How Zero Trust Made the World Safe to Work From Anywhere

By: Michelle Base-Bursey | 6/1/2022 | 3 min read

If a mantra exists for Zero Trust it would be “never trust, always verify.” Under this security philosophy any device or user attempting to gain access to a corporate network or application must be authenticated and have their identity validated before access is given. 

The IT industry has traditionally relied upon implementing a perimeter security strategy to validate users. In many cases, a user connecting from within an organization’s corporate headquarters or internal network was presumed trustworthy and they weren’t required to undergo any sort of additional validation. 

This was however, before the global pandemic of 2020 changed work forever. Security has now evolved to better complement the growing demand for a hybrid workforce that can safely and reliably function from anywhere. Because of this, the concept behind Zero Trust has gained traction to provide IT teams with the flexibility they need to customize identity verification for a dispersed workforce. 

Zero Trust has become mission critical for WFA   

The events of 2020 caught most organizations off guard with a host of security challenges for endpoints and employees trying to connect remotely to networks in greater numbers than previously experienced. 

A new report compiled by Absolute uses aggregated data from the global network of enterprise devices to demonstrate that the trend toward working ‘from anywhere’ doesn’t seem to be temporary. In fact, data gathered by Absolute over the past few months indicates there has been an increase in the number of locations enterprise devices have been connecting from. Increases of 7%, 18% and 13% respectively have been observed from January to February, March and April of 2022.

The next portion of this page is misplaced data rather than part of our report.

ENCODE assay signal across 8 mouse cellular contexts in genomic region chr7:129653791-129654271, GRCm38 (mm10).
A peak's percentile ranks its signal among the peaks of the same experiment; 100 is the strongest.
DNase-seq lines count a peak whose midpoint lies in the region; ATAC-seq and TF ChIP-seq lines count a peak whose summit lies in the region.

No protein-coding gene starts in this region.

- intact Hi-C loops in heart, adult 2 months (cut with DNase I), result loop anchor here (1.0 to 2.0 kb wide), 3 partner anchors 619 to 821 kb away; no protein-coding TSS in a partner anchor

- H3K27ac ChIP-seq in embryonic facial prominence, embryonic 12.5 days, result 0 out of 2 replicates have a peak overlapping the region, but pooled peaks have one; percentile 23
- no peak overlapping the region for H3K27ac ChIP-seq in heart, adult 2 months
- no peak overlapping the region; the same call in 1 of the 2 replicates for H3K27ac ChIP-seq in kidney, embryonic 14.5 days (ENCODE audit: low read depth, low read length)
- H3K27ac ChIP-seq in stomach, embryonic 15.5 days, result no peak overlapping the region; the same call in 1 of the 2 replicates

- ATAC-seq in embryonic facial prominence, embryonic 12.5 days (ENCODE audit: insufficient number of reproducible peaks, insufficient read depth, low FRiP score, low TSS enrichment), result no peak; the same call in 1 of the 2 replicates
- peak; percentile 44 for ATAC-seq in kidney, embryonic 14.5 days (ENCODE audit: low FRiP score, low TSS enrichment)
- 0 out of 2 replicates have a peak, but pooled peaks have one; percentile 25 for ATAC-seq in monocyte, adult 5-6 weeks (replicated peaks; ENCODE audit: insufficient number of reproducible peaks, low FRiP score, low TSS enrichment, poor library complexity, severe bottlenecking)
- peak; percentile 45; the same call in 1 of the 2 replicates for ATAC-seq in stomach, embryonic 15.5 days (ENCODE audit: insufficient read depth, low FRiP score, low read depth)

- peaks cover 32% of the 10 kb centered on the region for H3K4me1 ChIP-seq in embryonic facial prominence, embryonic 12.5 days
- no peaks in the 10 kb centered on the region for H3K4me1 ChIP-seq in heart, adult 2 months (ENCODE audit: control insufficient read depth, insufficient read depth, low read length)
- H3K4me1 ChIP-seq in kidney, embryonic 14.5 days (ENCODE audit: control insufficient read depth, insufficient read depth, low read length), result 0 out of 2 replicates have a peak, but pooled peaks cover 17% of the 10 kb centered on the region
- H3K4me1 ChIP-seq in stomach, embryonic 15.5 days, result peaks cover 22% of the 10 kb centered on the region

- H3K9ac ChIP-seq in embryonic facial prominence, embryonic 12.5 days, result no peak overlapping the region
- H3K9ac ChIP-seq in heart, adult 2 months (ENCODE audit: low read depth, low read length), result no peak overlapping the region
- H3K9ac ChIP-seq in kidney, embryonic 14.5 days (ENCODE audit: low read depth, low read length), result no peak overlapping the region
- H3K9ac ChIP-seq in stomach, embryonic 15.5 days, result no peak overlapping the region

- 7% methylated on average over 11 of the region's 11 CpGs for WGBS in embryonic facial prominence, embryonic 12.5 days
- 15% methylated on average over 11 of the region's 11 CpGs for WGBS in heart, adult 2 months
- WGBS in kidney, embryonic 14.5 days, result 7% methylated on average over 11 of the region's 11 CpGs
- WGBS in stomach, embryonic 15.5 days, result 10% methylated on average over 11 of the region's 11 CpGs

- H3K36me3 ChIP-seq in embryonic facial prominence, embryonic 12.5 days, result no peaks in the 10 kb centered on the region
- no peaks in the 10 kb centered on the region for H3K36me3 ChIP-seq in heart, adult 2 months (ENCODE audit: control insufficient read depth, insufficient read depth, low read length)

The shift comes with a new set of risks as everyday realties for IT, as working remotely only increases the likelihood that a vulnerable device could be exploited by opportunistic bad actors. IT teams require visibility into endpoints in order to remain proactive with remedial and preventative action against any potential cybersecurity threats.  

Any device not connected to a corporate domain is a potential chink in the armor of the entire network as dark endpoints create a vulnerable blind spot that can be compromised without an IT department being aware. Absolute has found that 13% of its enterprise devices are not currently connected to a corporate domain, making the prospect of a security breach more than a hypothetical threat for all too many organizations. 

13% of enterprise devices are not connected to the corporate domain*

Keeping a constant eye on devices is mission critical for protecting workers on and off a corporate network and security investments are only useful to IT if they can see what they’re dealing with in the first place.  

Adopting a Zero Trust strategy 

The recent stats collected by Absolute suggest that many organizations should be doing more to protect and control their workers’ remote endpoints and remote access.  

If your organization is looking to find a better way of implementing a Zero Trust strategy, or to learn more best practices for organizations dealing with the increased risks faced by hybrid and mobile workforces, then take a few moments to read Absolute’s new report “The value of Zero Trust in a WFA world” and you can also reach out to book a demo with Absolute now.

 

*data pulled from >4.2M Absolute-enabled active enterprise devices.

Listen in on how to implement a Zero Trust strategy in the work from anywhere era as discussed by our cybersecurity evangelist, Torsten George in our Absolute Undeletable Podcast series:

 

 

  

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